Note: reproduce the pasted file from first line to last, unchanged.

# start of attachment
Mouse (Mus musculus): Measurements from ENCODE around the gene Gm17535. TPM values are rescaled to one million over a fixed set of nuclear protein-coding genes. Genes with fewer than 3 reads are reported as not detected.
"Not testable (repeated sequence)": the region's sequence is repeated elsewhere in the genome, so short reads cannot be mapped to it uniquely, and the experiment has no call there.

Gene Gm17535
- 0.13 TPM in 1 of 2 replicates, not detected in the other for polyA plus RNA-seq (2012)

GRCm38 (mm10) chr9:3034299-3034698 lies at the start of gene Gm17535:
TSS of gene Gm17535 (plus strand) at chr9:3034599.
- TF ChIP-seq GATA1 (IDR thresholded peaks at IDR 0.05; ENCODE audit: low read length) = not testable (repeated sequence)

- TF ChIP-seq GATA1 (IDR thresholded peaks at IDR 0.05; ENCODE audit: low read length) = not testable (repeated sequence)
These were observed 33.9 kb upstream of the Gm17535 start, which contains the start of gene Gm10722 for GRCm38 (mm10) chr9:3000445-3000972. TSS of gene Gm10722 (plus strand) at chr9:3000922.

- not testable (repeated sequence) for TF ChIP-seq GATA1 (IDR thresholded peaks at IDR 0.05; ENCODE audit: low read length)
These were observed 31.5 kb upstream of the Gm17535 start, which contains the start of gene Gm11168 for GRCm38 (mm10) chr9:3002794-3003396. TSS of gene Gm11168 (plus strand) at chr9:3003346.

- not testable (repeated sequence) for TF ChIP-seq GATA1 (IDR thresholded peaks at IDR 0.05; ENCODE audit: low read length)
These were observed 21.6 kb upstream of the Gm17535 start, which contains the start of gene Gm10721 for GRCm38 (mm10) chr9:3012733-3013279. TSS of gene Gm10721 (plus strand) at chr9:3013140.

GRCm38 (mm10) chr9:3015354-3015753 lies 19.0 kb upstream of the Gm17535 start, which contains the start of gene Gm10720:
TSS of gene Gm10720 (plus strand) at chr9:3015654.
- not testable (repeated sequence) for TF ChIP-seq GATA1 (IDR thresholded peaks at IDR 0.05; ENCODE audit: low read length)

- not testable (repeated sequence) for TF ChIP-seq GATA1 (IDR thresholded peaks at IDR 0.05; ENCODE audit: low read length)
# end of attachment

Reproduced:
Mouse (Mus musculus): Measurements from ENCODE around the gene Gm17535. TPM values are rescaled to one million over a fixed set of nuclear protein-coding genes. Genes with fewer than 3 reads are reported as not detected.
"Not testable (repeated sequence)": the region's sequence is repeated elsewhere in the genome, so short reads cannot be mapped to it uniquely, and the experiment has no call there.

Gene Gm17535
- 0.13 TPM in 1 of 2 replicates, not detected in the other for polyA plus RNA-seq (2012)

GRCm38 (mm10) chr9:3034299-3034698 lies at the start of gene Gm17535:
TSS of gene Gm17535 (plus strand) at chr9:3034599.
- TF ChIP-seq GATA1 (IDR thresholded peaks at IDR 0.05; ENCODE audit: low read length) = not testable (repeated sequence)

- TF ChIP-seq GATA1 (IDR thresholded peaks at IDR 0.05; ENCODE audit: low read length) = not testable (repeated sequence)
These were observed 33.9 kb upstream of the Gm17535 start, which contains the start of gene Gm10722 for GRCm38 (mm10) chr9:3000445-3000972. TSS of gene Gm10722 (plus strand) at chr9:3000922.

- not testable (repeated sequence) for TF ChIP-seq GATA1 (IDR thresholded peaks at IDR 0.05; ENCODE audit: low read length)
These were observed 31.5 kb upstream of the Gm17535 start, which contains the start of gene Gm11168 for GRCm38 (mm10) chr9:3002794-3003396. TSS of gene Gm11168 (plus strand) at chr9:3003346.

- not testable (repeated sequence) for TF ChIP-seq GATA1 (IDR thresholded peaks at IDR 0.05; ENCODE audit: low read length)
These were observed 21.6 kb upstream of the Gm17535 start, which contains the start of gene Gm10721 for GRCm38 (mm10) chr9:3012733-3013279. TSS of gene Gm10721 (plus strand) at chr9:3013140.

GRCm38 (mm10) chr9:3015354-3015753 lies 19.0 kb upstream of the Gm17535 start, which contains the start of gene Gm10720:
TSS of gene Gm10720 (plus strand) at chr9:3015654.
- not testable (repeated sequence) for TF ChIP-seq GATA1 (IDR thresholded peaks at IDR 0.05; ENCODE audit: low read length)

- not testable (repeated sequence) for TF ChIP-seq GATA1 (IDR thresholded peaks at IDR 0.05; ENCODE audit: low read length)